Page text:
A while back, I published a piece called Something Almost Primal, which discussed a disturbing trend in animal product marketing. This industry double-speak describes animal products as being ‘ethical’ and ‘humane’, even though they are, by their nature, the result of physical and emotional violence.
This is, by no means, a new issue, and thankfully, the discussion about these misleading terms is growing louder all the time. The truth is that there can be no ethical options in an industry that commodifies and exploits sentient beings.
The message of the ‘humane’ animal farming propaganda can be simplified as follows:
1. Modern life has put us out of touch with the origins of our food.
2. Industrialized methods of meat, dairy and egg production are unethical not because animal use is wrong in and of itself, but because animals are crowded in factories and treated like machines.
3. The solution is to return to methods of the past, including raising animals in a more ‘natural’ way.
4. The most ethical way to obtain meat and other animal products is to be as closely involved with its production as possible.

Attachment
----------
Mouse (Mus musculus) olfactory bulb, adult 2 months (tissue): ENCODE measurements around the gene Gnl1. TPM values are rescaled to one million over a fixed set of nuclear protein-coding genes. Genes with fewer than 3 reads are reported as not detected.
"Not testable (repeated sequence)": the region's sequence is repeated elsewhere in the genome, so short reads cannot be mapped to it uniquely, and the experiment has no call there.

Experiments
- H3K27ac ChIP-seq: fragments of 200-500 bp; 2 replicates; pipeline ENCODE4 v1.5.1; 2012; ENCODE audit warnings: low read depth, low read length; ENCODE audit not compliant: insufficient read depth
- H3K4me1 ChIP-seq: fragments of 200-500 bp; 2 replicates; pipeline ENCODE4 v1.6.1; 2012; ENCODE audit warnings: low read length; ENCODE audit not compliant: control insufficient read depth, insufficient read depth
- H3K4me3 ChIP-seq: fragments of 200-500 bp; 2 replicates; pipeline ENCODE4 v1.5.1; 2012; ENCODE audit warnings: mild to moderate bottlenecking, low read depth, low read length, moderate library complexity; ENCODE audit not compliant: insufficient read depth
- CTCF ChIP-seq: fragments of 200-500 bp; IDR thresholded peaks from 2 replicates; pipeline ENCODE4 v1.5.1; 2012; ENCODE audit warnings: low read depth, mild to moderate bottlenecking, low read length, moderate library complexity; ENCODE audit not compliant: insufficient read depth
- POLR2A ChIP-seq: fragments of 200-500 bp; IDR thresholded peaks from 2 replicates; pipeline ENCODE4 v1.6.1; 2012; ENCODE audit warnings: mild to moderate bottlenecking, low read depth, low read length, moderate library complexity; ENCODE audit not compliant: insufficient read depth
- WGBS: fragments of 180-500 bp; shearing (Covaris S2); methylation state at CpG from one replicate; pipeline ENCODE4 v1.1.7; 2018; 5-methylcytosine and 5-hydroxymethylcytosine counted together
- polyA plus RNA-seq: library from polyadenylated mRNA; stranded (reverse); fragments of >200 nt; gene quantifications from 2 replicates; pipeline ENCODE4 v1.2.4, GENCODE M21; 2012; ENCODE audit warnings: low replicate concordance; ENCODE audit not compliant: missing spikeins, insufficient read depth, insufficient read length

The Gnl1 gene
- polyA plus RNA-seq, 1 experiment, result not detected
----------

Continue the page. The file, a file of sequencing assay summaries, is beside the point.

5. Ideally, if consumers eat meat, they should kill and butcher the animal themselves, or at least witness the act being done.
Having been a vegan advocate for more than ten years, I know how adamantly people resist being exposed to the details of animal slaughter and butchery. Purchasing or consuming animal products does not, by any stretch, make a person willing to think about the methods by which a living, breathing animal is turned into pieces of ‘meat’ – a word we use to describe flesh when we intend to turn it into food.
And yet somehow, even those who aren’t willing to do the killing themselves continue to contribute to the demand for animal slaughter with their purchases, from pieces of an animal’s body to the eggs, milk, wool and leather that come from those bodies either before or after they are killed.
Disclaimer: The views expressed above are solely those of the author and may
not reflect those of
Care2, Inc., its employees or advertisers.
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